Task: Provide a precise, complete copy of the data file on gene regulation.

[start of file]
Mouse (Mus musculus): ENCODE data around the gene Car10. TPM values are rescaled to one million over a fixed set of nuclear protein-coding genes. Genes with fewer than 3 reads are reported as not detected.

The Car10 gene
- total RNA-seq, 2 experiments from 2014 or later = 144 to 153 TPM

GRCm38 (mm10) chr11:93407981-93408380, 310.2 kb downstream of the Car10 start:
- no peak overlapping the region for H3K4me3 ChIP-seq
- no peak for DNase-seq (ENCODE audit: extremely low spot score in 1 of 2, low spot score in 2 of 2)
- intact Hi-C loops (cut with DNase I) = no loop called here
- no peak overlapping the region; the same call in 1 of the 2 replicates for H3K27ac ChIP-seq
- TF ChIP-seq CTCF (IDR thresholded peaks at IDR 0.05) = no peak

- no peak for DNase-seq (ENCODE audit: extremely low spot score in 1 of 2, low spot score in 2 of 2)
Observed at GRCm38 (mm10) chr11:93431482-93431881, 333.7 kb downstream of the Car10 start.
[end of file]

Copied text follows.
Mouse (Mus musculus): ENCODE data around the gene Car10. TPM values are rescaled to one million over a fixed set of nuclear protein-coding genes. Genes with fewer than 3 reads are reported as not detected.

The Car10 gene
- total RNA-seq, 2 experiments from 2014 or later = 144 to 153 TPM

GRCm38 (mm10) chr11:93407981-93408380, 310.2 kb downstream of the Car10 start:
- no peak overlapping the region for H3K4me3 ChIP-seq
- no peak for DNase-seq (ENCODE audit: extremely low spot score in 1 of 2, low spot score in 2 of 2)
- intact Hi-C loops (cut with DNase I) = no loop called here
- no peak overlapping the region; the same call in 1 of the 2 replicates for H3K27ac ChIP-seq
- TF ChIP-seq CTCF (IDR thresholded peaks at IDR 0.05) = no peak

- no peak for DNase-seq (ENCODE audit: extremely low spot score in 1 of 2, low spot score in 2 of 2)
Observed at GRCm38 (mm10) chr11:93431482-93431881, 333.7 kb downstream of the Car10 start.